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False morel mushrooms are a variety of mushrooms closely resembling the “real” morel, an expensive gourmet food particularly favored by French chefs. Collectively, they are found throughout much of the world’s temperate woodland climates. Certain types, in some countries, are a significant commercial crop. Many are poisonous, a fact that discourages amateur mushroom hunters to forage wild fungi on their own.
Real morel mushrooms, often found at the base of evergreen trees, usually have spear-shaped caps with irregularly patterned honeycomb ridges. There are commercial farms, but the majority of the annual crop is professionally harvested from the wild. Most of it is dried, to be reconstituted in water by cooks around the world. When cooking with morel mushrooms, most people choose to keep it simple and not mask its delicate flavor. It is almost never consumed raw because morels contain trace amounts of a toxic chemical called hydrazine.
The actual toxin in the mushroom is called gyromitrin. It readily reacts with water to break down into a hydrazine, one of the volatile ingredients in jet fuel. Several mushroom species in the genus classification Gyromitra are commonly named “false morel mushrooms.”
The effects of the poison on humans vary widely. Some people do not experience adverse effects. Symptoms, such as stomach cramps and diarrhea, might manifest quickly in others. Some severe reactions, even coma and death, may be delayed several days after ingestion. Fatalities from the consumption of false morel mushrooms are documented annually, primarily in the northern countries of Europe.
Regulations concerning the commercial sale or serving of false morel mushrooms differ from country to country. Most governments prohibit them in restaurants. One exception is Finland, which may harvest 50 tons or more annually of the false morel Gyromitra esculenta for both consumption and export. Finland’s government, however, issues strict guidelines on how they are expected to be handled and prepared. The instructions include boiling them several times in fresh water within a well-ventilated or open-air kitchen.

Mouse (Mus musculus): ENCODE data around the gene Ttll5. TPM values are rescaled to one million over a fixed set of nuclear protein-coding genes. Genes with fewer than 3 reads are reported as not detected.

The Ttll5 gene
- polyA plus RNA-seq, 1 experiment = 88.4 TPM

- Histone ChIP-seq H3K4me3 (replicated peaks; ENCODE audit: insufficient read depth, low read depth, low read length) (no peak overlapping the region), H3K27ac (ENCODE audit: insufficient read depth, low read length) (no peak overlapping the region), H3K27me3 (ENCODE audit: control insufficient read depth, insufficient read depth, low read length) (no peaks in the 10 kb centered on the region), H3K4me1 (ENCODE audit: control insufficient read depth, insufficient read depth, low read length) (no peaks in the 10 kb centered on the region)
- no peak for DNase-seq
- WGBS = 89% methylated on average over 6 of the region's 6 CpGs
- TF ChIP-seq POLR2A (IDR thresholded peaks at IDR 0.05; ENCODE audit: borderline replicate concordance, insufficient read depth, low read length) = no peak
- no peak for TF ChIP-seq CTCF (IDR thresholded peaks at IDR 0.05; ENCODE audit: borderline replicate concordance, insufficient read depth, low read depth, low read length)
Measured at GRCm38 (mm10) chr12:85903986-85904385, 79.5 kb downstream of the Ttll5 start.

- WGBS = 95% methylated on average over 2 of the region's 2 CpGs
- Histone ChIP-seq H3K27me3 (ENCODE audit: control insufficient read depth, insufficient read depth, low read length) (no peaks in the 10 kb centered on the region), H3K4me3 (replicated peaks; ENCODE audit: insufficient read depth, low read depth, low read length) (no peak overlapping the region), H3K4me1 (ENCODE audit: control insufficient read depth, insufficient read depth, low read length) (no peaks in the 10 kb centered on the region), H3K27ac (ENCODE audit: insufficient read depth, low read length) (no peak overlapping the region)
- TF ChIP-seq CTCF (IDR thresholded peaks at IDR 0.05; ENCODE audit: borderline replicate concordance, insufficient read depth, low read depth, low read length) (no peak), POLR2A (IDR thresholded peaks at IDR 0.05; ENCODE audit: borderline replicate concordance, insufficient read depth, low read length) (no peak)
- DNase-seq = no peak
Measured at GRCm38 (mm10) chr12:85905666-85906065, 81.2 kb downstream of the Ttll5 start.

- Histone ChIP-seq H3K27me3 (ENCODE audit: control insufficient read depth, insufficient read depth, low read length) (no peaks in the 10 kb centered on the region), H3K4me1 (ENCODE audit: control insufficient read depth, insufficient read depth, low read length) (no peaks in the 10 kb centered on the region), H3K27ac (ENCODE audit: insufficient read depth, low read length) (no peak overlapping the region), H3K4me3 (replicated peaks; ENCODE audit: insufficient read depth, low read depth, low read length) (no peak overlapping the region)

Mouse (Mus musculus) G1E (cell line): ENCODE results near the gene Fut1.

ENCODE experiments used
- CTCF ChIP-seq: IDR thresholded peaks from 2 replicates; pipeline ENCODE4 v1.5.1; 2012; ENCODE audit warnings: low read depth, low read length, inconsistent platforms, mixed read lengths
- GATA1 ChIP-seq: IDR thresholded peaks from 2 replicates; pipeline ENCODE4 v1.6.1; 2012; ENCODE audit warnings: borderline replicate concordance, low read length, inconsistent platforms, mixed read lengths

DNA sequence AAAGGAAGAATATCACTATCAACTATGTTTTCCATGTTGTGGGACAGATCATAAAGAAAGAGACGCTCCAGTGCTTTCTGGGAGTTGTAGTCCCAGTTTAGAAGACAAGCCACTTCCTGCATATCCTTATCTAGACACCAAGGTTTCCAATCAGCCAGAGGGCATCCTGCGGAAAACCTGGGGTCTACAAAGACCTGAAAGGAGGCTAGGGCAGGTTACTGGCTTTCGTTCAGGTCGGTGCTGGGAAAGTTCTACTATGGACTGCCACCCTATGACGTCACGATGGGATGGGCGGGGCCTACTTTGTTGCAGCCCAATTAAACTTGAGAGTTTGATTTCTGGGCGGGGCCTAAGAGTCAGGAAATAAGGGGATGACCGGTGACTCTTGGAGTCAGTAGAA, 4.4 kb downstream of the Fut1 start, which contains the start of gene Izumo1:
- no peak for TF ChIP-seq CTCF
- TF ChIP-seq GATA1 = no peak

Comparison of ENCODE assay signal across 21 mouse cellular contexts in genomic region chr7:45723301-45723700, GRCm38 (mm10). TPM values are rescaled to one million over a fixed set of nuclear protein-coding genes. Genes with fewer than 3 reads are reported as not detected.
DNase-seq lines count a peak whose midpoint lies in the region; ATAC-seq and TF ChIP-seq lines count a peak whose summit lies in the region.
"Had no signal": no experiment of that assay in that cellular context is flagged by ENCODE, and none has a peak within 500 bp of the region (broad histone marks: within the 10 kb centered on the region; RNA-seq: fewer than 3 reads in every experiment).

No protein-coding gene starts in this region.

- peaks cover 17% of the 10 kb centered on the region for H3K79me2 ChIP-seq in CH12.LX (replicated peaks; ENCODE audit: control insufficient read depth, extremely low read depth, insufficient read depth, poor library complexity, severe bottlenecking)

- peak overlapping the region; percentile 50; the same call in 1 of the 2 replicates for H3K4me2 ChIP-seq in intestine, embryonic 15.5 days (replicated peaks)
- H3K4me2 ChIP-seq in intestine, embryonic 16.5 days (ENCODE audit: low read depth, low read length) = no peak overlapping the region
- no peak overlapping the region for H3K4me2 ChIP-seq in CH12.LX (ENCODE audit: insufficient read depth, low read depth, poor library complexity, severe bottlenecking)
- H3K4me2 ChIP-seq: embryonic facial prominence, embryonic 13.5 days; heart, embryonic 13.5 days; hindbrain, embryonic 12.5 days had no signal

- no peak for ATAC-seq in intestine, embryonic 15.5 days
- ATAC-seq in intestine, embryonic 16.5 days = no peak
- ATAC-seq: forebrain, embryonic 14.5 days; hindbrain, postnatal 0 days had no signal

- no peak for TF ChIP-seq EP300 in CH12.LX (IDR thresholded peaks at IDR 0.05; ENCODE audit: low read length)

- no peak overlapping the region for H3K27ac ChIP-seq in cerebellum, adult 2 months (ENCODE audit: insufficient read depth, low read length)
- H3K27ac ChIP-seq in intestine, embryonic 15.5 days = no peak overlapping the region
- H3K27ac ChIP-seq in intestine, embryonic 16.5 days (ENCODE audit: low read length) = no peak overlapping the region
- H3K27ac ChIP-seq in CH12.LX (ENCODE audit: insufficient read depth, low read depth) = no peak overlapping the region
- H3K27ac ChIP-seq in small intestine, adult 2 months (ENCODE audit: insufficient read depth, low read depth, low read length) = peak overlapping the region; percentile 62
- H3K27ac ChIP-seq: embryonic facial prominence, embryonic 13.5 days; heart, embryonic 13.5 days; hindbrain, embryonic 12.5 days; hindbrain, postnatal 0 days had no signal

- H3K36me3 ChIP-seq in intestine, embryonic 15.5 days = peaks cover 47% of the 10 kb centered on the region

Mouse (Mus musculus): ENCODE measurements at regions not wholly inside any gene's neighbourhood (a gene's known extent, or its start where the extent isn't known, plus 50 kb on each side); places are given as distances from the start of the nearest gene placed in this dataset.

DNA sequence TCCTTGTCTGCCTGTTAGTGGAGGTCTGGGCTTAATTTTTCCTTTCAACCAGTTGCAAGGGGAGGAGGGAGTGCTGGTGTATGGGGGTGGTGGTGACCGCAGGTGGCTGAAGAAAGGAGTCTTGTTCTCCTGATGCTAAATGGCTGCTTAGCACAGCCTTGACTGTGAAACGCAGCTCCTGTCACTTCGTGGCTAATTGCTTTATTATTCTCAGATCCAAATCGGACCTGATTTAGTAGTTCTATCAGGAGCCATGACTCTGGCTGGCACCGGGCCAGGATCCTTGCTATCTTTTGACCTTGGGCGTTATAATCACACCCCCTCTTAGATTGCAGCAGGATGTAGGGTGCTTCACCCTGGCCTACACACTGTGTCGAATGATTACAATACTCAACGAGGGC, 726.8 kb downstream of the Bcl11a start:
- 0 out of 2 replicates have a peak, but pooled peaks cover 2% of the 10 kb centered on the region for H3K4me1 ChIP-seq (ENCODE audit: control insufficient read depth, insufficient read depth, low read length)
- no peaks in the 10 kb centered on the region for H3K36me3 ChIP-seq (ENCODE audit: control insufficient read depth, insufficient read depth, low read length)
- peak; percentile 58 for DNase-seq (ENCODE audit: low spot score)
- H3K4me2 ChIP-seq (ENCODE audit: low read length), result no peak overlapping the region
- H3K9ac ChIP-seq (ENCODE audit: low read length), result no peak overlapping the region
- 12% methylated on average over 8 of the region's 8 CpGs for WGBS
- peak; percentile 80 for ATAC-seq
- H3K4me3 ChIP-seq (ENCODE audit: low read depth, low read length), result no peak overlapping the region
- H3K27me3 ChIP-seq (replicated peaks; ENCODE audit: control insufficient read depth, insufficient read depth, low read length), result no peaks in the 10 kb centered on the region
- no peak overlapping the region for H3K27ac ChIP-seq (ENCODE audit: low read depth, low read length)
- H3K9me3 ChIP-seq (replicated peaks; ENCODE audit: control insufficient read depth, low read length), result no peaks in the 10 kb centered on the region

Without expertise in mushroom identification, it is ill-advised to forage for wild morels because of the possibility for mistaking one of the false morel mushrooms. Visually, most of them have globular caps with ridges which resemble the folds of a brain, rather than the more regular netting pattern of real morels. Some hobbyists of mycology, or the study of mushrooms, might dissect a suspected morel’s stem for definitive confirmation of the species before depositing it in a carry basket for supper.
Eating false morels in Finland must be a little like eating fugu in Japan -- you kind of take your life in your hands every time you do it. I am just not that brave. I don't want to risk the consequences of eating something that has to be washed so many times before I eat it, to get the toxins out. Yuck.
I'll just stick to the ones I can occasionally find in the grocery store, or with dried ones. That way, I *know* what I'm getting. Mushroom poisoning is a nasty way to die.
I think I'd want an expert with me, even if I knew definitively what a morel looked like. The possible alternative is not pleasant to contemplate.
I would like to go with an expert hunter sometime to see what kinds of edible mushrooms are found in my area. I'm afraid most of the kind I've seen are the kind that pop up in the front yard after it rains. They look like burned baked potato halves. Even if they were safe to eat, I don't know that I'd eat anything that ugly!
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